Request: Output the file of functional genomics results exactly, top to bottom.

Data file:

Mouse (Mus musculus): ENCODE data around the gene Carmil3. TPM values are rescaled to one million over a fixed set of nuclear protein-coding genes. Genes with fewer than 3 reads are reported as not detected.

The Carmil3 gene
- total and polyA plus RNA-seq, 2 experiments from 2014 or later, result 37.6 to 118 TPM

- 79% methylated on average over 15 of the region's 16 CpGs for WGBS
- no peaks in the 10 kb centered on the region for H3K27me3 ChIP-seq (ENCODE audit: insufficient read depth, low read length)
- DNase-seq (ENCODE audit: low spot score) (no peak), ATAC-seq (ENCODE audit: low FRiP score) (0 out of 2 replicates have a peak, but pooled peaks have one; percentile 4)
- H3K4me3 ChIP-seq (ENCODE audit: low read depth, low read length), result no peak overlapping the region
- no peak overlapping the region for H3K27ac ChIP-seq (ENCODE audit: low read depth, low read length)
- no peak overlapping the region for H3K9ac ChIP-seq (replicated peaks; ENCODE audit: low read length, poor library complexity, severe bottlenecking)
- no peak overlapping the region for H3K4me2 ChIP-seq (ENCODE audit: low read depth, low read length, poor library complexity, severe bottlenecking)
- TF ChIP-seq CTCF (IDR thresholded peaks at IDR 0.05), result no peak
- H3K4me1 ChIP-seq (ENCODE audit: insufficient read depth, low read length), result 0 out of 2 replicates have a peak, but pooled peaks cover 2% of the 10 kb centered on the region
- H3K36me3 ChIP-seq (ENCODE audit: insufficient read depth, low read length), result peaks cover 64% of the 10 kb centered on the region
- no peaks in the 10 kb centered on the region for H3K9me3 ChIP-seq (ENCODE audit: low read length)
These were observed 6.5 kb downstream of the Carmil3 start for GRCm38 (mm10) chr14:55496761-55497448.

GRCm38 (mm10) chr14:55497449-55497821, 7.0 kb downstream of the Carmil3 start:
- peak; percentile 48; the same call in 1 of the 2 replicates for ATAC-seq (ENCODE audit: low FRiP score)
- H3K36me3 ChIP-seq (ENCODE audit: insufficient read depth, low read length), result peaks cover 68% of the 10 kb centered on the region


Mouse (Mus musculus): ENCODE data around the gene Carmil3. TPM values are rescaled to one million over a fixed set of nuclear protein-coding genes. Genes with fewer than 3 reads are reported as not detected.

The Carmil3 gene
- total and polyA plus RNA-seq, 2 experiments from 2014 or later, result 37.6 to 118 TPM

- 79% methylated on average over 15 of the region's 16 CpGs for WGBS
- no peaks in the 10 kb centered on the region for H3K27me3 ChIP-seq (ENCODE audit: insufficient read depth, low read length)
- DNase-seq (ENCODE audit: low spot score) (no peak), ATAC-seq (ENCODE audit: low FRiP score) (0 out of 2 replicates have a peak, but pooled peaks have one; percentile 4)
- H3K4me3 ChIP-seq (ENCODE audit: low read depth, low read length), result no peak overlapping the region
- no peak overlapping the region for H3K27ac ChIP-seq (ENCODE audit: low read depth, low read length)
- no peak overlapping the region for H3K9ac ChIP-seq (replicated peaks; ENCODE audit: low read length, poor library complexity, severe bottlenecking)
- no peak overlapping the region for H3K4me2 ChIP-seq (ENCODE audit: low read depth, low read length, poor library complexity, severe bottlenecking)
- TF ChIP-seq CTCF (IDR thresholded peaks at IDR 0.05), result no peak
- H3K4me1 ChIP-seq (ENCODE audit: insufficient read depth, low read length), result 0 out of 2 replicates have a peak, but pooled peaks cover 2% of the 10 kb centered on the region
- H3K36me3 ChIP-seq (ENCODE audit: insufficient read depth, low read length), result peaks cover 64% of the 10 kb centered on the region
- no peaks in the 10 kb centered on the region for H3K9me3 ChIP-seq (ENCODE audit: low read length)
These were observed 6.5 kb downstream of the Carmil3 start for GRCm38 (mm10) chr14:55496761-55497448.

GRCm38 (mm10) chr14:55497449-55497821, 7.0 kb downstream of the Carmil3 start:
- peak; percentile 48; the same call in 1 of the 2 replicates for ATAC-seq (ENCODE audit: low FRiP score)
- H3K36me3 ChIP-seq (ENCODE audit: insufficient read depth, low read length), result peaks cover 68% of the 10 kb centered on the region